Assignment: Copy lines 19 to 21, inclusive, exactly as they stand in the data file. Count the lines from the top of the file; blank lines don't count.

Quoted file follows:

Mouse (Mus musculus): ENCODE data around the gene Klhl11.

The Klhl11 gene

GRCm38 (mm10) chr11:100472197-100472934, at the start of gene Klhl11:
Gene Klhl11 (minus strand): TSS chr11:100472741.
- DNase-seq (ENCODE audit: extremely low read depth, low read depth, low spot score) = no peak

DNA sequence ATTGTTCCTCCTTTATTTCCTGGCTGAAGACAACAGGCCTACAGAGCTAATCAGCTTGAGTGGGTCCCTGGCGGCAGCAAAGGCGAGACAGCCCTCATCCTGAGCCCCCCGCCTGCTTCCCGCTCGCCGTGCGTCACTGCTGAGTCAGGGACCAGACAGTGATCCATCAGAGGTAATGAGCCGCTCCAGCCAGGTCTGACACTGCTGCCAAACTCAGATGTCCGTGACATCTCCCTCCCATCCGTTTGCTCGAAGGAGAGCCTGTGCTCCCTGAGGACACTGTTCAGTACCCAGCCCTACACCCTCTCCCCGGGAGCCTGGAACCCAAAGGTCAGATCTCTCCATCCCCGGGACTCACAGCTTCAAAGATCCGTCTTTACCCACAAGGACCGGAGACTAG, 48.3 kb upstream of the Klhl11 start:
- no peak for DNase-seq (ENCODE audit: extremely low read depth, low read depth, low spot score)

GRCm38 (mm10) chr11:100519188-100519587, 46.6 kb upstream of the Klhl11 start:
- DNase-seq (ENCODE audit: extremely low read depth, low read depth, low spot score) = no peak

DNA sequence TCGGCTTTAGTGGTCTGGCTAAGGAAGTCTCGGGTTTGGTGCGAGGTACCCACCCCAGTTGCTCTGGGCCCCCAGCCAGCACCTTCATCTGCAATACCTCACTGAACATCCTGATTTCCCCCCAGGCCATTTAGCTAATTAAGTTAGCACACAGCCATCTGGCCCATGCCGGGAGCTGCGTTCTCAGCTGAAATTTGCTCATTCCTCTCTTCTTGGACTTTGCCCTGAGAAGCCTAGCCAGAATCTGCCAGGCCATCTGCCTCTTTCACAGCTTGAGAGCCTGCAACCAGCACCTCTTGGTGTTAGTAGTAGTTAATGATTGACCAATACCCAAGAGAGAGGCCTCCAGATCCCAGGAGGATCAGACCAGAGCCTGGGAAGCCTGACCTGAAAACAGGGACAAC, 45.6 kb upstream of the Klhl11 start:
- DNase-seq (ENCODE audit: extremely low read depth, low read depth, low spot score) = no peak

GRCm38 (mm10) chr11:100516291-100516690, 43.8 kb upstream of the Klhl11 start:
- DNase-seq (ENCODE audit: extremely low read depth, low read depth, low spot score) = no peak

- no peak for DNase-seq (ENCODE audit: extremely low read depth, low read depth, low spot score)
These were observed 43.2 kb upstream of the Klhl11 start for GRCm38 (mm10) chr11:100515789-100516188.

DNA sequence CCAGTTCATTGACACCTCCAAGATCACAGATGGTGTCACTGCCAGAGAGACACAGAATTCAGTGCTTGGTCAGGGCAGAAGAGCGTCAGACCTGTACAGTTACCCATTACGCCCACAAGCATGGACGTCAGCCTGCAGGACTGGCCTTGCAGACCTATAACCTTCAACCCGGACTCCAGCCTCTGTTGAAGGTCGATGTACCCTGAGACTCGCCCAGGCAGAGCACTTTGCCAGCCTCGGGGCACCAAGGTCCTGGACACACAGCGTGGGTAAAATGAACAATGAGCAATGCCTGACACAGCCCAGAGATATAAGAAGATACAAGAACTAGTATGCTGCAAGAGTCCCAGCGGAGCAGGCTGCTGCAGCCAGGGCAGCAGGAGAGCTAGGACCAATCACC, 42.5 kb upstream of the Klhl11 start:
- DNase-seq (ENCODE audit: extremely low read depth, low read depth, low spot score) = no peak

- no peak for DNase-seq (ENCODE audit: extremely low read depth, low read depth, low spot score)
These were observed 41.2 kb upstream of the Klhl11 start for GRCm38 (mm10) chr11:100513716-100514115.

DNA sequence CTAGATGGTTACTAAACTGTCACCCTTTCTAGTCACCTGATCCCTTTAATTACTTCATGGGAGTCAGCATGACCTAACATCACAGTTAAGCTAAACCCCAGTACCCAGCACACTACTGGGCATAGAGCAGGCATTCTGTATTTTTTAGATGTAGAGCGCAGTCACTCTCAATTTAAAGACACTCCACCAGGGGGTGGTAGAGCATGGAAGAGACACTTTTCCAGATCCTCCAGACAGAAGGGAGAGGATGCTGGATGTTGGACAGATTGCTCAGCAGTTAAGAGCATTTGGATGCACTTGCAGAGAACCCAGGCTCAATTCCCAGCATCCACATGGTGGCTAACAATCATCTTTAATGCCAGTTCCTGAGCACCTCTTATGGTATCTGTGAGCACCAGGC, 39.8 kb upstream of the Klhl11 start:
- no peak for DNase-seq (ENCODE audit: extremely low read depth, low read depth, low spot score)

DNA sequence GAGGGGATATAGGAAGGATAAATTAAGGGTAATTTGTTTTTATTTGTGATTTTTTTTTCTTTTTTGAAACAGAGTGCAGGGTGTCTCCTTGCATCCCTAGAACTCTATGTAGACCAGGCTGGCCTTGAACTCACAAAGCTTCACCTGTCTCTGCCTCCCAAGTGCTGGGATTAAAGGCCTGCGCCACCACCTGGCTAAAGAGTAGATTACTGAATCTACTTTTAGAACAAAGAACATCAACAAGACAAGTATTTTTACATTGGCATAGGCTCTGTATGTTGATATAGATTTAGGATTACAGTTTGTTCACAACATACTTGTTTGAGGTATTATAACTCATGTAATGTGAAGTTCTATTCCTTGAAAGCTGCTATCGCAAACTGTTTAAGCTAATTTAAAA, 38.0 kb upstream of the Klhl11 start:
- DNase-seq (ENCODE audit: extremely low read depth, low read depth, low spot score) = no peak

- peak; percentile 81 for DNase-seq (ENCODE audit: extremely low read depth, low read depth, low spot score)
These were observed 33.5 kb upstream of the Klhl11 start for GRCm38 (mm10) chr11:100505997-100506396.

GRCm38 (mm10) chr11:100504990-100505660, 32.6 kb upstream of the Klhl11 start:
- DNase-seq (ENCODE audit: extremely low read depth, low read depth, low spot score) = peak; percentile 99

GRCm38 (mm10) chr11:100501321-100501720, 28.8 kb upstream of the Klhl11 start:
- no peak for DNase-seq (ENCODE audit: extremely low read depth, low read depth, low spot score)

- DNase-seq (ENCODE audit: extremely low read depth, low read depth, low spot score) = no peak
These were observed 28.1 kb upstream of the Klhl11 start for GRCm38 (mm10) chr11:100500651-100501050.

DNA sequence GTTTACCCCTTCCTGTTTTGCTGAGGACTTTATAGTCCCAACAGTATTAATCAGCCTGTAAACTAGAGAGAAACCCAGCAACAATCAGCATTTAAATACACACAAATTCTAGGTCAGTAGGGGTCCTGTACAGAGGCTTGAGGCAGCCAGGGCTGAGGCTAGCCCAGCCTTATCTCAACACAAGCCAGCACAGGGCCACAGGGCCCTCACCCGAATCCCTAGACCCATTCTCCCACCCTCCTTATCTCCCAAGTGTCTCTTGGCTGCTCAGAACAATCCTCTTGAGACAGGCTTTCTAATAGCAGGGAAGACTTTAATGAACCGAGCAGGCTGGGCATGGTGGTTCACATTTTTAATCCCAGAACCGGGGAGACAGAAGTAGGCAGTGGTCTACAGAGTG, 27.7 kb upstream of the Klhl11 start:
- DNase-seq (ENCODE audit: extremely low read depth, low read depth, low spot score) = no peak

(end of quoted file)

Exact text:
These were observed 41.2 kb upstream of the Klhl11 start for GRCm38 (mm10) chr11:100513716-100514115.

DNA sequence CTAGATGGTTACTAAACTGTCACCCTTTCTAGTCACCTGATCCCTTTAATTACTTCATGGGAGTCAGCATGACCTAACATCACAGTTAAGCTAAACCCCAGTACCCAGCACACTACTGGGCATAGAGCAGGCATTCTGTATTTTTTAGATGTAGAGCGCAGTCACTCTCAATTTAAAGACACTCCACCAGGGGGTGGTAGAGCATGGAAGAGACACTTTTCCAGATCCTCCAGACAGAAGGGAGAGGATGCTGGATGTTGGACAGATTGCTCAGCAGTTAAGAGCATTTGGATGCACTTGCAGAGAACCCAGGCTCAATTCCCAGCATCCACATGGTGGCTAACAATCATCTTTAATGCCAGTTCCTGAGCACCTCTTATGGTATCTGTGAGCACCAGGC, 39.8 kb upstream of the Klhl11 start:
- no peak for DNase-seq (ENCODE audit: extremely low read depth, low read depth, low spot score)